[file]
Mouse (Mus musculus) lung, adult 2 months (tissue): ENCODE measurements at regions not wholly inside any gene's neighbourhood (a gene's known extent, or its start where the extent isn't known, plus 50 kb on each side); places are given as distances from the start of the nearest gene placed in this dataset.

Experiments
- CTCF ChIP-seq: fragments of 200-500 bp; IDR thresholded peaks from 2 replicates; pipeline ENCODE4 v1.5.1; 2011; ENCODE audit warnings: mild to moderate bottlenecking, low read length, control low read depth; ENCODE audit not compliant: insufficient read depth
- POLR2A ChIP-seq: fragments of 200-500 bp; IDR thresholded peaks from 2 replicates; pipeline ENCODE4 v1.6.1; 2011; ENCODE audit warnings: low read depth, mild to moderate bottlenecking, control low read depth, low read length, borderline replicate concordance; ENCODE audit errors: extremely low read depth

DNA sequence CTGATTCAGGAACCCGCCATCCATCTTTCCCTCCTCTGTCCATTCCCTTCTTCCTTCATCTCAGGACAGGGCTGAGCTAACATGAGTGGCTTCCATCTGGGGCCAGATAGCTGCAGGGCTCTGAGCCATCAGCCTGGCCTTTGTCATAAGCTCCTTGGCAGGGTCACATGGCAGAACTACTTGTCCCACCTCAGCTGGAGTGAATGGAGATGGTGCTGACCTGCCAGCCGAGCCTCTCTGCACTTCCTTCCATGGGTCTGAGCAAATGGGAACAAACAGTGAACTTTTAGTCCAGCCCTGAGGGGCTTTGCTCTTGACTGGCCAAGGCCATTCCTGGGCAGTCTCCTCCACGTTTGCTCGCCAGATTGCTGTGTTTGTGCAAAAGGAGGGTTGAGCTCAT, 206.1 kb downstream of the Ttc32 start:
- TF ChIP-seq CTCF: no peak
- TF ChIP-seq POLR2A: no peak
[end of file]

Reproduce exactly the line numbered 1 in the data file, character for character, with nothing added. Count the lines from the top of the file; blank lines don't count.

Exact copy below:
Mouse (Mus musculus) lung, adult 2 months (tissue): ENCODE measurements at regions not wholly inside any gene's neighbourhood (a gene's known extent, or its start where the extent isn't known, plus 50 kb on each side); places are given as distances from the start of the nearest gene placed in this dataset.